Queen's Head pub at Watnall (Photo: A Nicholson, 2004).
Queen's Head pub at Watnall (Photo: A Nicholson, 2004).

In the 26th year of Edward III. when the aid of 40 shillings for every Knight’s fee was required, to make the King’s eldest son a Knight, Wm. de Amyas was found to hold the fourth part of a Knight’s fee in Watnowe, which Richard de Kimmerley had held in former times.

The Borough Records of Sept. 25th, 1397 throw a sidelight on one of the religious ways of that time, i.e.:

Richard de Watnowe, Chaplain, by his attorney John Breadsall, complainant, appeared against Nicholas Barnack and against Margery his wife in a plea of debt, that the said Nicholas owes him six shillings and eightpence for an indulgence obtained for them by Master Thomas de Kirkby, in the year of grace of our Lord, 1391, at Rome, &c. The Watnall Chaplain lost his suit, but it shews nevertheless that papal indulgences were a familiar matter in those days.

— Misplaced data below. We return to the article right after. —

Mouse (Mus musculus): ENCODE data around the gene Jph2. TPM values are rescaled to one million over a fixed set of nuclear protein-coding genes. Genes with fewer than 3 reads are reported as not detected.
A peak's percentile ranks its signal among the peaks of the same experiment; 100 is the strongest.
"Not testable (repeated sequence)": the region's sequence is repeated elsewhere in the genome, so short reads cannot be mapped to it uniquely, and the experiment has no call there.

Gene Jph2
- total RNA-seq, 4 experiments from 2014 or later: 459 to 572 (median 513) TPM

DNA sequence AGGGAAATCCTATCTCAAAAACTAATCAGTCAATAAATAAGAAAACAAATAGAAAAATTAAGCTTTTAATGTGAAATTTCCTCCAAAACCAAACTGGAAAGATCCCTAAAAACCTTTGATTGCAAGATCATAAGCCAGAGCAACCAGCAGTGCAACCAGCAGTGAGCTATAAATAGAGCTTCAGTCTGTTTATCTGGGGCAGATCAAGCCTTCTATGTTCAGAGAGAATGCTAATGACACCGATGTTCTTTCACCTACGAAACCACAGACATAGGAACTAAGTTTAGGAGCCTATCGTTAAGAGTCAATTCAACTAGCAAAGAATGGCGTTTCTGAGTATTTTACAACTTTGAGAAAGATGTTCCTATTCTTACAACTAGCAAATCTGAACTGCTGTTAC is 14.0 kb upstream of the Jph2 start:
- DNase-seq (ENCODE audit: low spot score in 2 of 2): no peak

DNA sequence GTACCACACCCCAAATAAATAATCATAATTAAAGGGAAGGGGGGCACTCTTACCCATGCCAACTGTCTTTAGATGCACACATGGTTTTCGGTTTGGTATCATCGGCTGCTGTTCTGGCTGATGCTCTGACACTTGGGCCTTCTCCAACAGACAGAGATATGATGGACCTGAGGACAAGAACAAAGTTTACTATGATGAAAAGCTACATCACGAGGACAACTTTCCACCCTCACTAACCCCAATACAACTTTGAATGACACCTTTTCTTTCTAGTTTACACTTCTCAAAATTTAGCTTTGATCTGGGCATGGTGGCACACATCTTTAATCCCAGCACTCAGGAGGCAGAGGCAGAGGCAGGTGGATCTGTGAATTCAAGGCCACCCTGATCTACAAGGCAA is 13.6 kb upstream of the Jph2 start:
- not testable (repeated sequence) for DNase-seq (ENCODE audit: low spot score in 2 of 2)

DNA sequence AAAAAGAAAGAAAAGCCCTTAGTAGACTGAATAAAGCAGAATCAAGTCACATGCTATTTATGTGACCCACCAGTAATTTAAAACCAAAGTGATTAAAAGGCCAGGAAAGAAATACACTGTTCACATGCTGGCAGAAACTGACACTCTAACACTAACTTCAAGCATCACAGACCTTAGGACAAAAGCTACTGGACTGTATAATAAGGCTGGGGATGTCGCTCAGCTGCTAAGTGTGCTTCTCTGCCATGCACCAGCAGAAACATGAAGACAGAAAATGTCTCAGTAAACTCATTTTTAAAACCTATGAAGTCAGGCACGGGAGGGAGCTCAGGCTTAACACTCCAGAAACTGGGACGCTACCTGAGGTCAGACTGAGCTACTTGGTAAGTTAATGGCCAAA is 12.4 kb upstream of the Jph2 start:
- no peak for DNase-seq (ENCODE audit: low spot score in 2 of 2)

In the 20th year of Henry VI., John Wollaton of Nottingham, cousin and heir of William Arnyas, remised to John Viscount Beaumont and others, all his right in the manor of Watnall Chaworth, which was late William Wollaton’s, his brothers; and the Close Rolls of the same year shew that William de Wollaton had pardoned the Prior and convent of Bevall for acquiring from the Vicar of Greasley (who must have been Robert Felowe, who was instituted in 1501, and died at Greasley), without his consent, 1 messuage and 1bovat in Watnall Chaworth, which had been Hugh de Cressy’s; 8 acres of land which was Richard Selston’s in the same town, and 5 tofts and 13 acres of land in Brokebresting, which was sometimes John de Pynkestone’s and others, and which was held of him and John Skeffelin of Broxtow, &c.